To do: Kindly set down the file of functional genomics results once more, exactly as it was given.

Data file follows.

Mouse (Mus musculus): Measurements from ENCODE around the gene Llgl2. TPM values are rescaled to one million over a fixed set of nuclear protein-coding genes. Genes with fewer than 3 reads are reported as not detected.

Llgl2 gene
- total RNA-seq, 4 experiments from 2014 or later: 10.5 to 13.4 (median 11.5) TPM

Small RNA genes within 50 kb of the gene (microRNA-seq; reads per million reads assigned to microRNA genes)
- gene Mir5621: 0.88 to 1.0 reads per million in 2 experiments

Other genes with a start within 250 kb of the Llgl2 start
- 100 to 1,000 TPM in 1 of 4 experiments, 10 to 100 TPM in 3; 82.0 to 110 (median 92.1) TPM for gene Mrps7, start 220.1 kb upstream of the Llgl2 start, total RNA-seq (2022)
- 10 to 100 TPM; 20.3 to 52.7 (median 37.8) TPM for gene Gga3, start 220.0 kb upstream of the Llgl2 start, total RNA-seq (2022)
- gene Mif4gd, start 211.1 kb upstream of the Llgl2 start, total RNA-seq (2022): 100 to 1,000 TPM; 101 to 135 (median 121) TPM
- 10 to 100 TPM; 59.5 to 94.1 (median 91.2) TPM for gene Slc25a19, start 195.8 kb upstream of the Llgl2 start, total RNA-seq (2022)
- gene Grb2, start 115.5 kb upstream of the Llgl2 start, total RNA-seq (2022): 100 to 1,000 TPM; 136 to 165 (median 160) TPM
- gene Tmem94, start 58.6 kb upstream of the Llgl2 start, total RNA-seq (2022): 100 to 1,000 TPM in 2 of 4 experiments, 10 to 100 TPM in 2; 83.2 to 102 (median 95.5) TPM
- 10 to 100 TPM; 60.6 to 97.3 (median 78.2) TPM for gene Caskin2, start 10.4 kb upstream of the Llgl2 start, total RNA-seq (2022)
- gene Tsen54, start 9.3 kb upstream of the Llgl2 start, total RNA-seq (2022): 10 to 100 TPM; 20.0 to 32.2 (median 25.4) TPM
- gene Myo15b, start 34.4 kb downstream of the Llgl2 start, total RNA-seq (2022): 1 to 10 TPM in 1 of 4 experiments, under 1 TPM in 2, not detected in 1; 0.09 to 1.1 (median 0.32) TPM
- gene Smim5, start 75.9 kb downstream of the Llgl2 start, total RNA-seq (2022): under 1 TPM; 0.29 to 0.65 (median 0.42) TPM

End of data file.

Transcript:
Mouse (Mus musculus): Measurements from ENCODE around the gene Llgl2. TPM values are rescaled to one million over a fixed set of nuclear protein-coding genes. Genes with fewer than 3 reads are reported as not detected.

Llgl2 gene
- total RNA-seq, 4 experiments from 2014 or later: 10.5 to 13.4 (median 11.5) TPM

Small RNA genes within 50 kb of the gene (microRNA-seq; reads per million reads assigned to microRNA genes)
- gene Mir5621: 0.88 to 1.0 reads per million in 2 experiments

Other genes with a start within 250 kb of the Llgl2 start
- 100 to 1,000 TPM in 1 of 4 experiments, 10 to 100 TPM in 3; 82.0 to 110 (median 92.1) TPM for gene Mrps7, start 220.1 kb upstream of the Llgl2 start, total RNA-seq (2022)
- 10 to 100 TPM; 20.3 to 52.7 (median 37.8) TPM for gene Gga3, start 220.0 kb upstream of the Llgl2 start, total RNA-seq (2022)
- gene Mif4gd, start 211.1 kb upstream of the Llgl2 start, total RNA-seq (2022): 100 to 1,000 TPM; 101 to 135 (median 121) TPM
- 10 to 100 TPM; 59.5 to 94.1 (median 91.2) TPM for gene Slc25a19, start 195.8 kb upstream of the Llgl2 start, total RNA-seq (2022)
- gene Grb2, start 115.5 kb upstream of the Llgl2 start, total RNA-seq (2022): 100 to 1,000 TPM; 136 to 165 (median 160) TPM
- gene Tmem94, start 58.6 kb upstream of the Llgl2 start, total RNA-seq (2022): 100 to 1,000 TPM in 2 of 4 experiments, 10 to 100 TPM in 2; 83.2 to 102 (median 95.5) TPM
- 10 to 100 TPM; 60.6 to 97.3 (median 78.2) TPM for gene Caskin2, start 10.4 kb upstream of the Llgl2 start, total RNA-seq (2022)
- gene Tsen54, start 9.3 kb upstream of the Llgl2 start, total RNA-seq (2022): 10 to 100 TPM; 20.0 to 32.2 (median 25.4) TPM
- gene Myo15b, start 34.4 kb downstream of the Llgl2 start, total RNA-seq (2022): 1 to 10 TPM in 1 of 4 experiments, under 1 TPM in 2, not detected in 1; 0.09 to 1.1 (median 0.32) TPM
- gene Smim5, start 75.9 kb downstream of the Llgl2 start, total RNA-seq (2022): under 1 TPM; 0.29 to 0.65 (median 0.42) TPM